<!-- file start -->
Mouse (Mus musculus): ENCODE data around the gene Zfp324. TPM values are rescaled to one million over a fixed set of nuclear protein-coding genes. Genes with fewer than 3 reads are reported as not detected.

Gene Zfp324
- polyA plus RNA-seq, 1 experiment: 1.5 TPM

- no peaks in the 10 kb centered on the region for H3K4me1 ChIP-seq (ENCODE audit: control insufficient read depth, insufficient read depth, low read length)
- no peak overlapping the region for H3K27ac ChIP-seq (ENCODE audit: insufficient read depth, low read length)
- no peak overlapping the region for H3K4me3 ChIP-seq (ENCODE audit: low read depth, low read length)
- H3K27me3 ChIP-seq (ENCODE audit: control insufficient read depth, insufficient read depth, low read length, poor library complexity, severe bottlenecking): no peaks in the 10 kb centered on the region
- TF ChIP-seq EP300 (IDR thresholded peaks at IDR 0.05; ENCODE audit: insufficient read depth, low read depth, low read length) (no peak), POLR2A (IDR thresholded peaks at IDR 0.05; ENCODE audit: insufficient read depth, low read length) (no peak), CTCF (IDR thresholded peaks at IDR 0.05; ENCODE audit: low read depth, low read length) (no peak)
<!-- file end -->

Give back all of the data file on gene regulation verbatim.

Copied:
Mouse (Mus musculus): ENCODE data around the gene Zfp324. TPM values are rescaled to one million over a fixed set of nuclear protein-coding genes. Genes with fewer than 3 reads are reported as not detected.

Gene Zfp324
- polyA plus RNA-seq, 1 experiment: 1.5 TPM

- no peaks in the 10 kb centered on the region for H3K4me1 ChIP-seq (ENCODE audit: control insufficient read depth, insufficient read depth, low read length)
- no peak overlapping the region for H3K27ac ChIP-seq (ENCODE audit: insufficient read depth, low read length)
- no peak overlapping the region for H3K4me3 ChIP-seq (ENCODE audit: low read depth, low read length)
- H3K27me3 ChIP-seq (ENCODE audit: control insufficient read depth, insufficient read depth, low read length, poor library complexity, severe bottlenecking): no peaks in the 10 kb centered on the region
- TF ChIP-seq EP300 (IDR thresholded peaks at IDR 0.05; ENCODE audit: insufficient read depth, low read depth, low read length) (no peak), POLR2A (IDR thresholded peaks at IDR 0.05; ENCODE audit: insufficient read depth, low read length) (no peak), CTCF (IDR thresholded peaks at IDR 0.05; ENCODE audit: low read depth, low read length) (no peak)